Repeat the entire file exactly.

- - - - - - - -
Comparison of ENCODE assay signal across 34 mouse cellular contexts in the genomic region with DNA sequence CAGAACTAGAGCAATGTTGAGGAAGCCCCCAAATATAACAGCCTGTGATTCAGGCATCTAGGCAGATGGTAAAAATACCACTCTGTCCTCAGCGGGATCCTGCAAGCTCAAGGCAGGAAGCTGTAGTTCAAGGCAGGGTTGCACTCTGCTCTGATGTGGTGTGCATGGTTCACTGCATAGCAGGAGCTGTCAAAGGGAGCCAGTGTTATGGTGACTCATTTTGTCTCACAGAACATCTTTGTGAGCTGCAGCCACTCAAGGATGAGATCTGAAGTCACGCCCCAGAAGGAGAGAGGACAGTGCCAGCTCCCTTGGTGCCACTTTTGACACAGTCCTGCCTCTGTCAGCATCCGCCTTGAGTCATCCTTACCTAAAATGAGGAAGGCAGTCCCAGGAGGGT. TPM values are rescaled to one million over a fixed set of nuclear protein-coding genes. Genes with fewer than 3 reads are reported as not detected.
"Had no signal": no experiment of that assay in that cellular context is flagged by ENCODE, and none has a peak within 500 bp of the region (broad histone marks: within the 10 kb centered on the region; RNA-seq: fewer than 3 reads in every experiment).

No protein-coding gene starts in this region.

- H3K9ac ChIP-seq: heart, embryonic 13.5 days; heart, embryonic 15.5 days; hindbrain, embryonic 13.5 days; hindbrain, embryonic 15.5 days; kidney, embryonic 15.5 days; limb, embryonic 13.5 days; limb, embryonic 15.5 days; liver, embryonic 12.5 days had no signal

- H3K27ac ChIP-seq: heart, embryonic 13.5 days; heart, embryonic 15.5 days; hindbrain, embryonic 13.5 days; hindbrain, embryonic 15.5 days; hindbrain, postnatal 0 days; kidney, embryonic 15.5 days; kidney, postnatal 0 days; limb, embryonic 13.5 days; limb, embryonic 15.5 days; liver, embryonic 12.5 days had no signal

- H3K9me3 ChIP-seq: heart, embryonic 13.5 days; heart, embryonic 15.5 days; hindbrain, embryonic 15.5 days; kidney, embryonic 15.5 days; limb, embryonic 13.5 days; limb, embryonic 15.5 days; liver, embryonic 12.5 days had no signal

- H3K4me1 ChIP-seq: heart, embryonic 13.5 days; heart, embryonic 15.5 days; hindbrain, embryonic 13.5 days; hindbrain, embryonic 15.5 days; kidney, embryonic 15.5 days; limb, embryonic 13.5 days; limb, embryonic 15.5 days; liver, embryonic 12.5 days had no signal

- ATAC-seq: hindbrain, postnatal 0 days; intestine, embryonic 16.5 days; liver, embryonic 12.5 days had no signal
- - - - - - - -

Comparison of ENCODE assay signal across 34 mouse cellular contexts in the genomic region with DNA sequence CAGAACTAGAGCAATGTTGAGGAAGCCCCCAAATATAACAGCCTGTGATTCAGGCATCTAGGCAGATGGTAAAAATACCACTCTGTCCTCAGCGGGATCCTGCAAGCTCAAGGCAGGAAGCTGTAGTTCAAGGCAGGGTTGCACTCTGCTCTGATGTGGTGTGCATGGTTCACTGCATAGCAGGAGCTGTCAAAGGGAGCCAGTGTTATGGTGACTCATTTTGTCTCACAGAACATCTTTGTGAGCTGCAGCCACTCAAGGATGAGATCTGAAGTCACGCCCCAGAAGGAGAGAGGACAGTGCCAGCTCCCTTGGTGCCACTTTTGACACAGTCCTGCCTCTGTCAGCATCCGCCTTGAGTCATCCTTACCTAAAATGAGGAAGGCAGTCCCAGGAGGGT. TPM values are rescaled to one million over a fixed set of nuclear protein-coding genes. Genes with fewer than 3 reads are reported as not detected.
"Had no signal": no experiment of that assay in that cellular context is flagged by ENCODE, and none has a peak within 500 bp of the region (broad histone marks: within the 10 kb centered on the region; RNA-seq: fewer than 3 reads in every experiment).

No protein-coding gene starts in this region.

- H3K9ac ChIP-seq: heart, embryonic 13.5 days; heart, embryonic 15.5 days; hindbrain, embryonic 13.5 days; hindbrain, embryonic 15.5 days; kidney, embryonic 15.5 days; limb, embryonic 13.5 days; limb, embryonic 15.5 days; liver, embryonic 12.5 days had no signal

- H3K27ac ChIP-seq: heart, embryonic 13.5 days; heart, embryonic 15.5 days; hindbrain, embryonic 13.5 days; hindbrain, embryonic 15.5 days; hindbrain, postnatal 0 days; kidney, embryonic 15.5 days; kidney, postnatal 0 days; limb, embryonic 13.5 days; limb, embryonic 15.5 days; liver, embryonic 12.5 days had no signal

- H3K9me3 ChIP-seq: heart, embryonic 13.5 days; heart, embryonic 15.5 days; hindbrain, embryonic 15.5 days; kidney, embryonic 15.5 days; limb, embryonic 13.5 days; limb, embryonic 15.5 days; liver, embryonic 12.5 days had no signal

- H3K4me1 ChIP-seq: heart, embryonic 13.5 days; heart, embryonic 15.5 days; hindbrain, embryonic 13.5 days; hindbrain, embryonic 15.5 days; kidney, embryonic 15.5 days; limb, embryonic 13.5 days; limb, embryonic 15.5 days; liver, embryonic 12.5 days had no signal

- ATAC-seq: hindbrain, postnatal 0 days; intestine, embryonic 16.5 days; liver, embryonic 12.5 days had no signal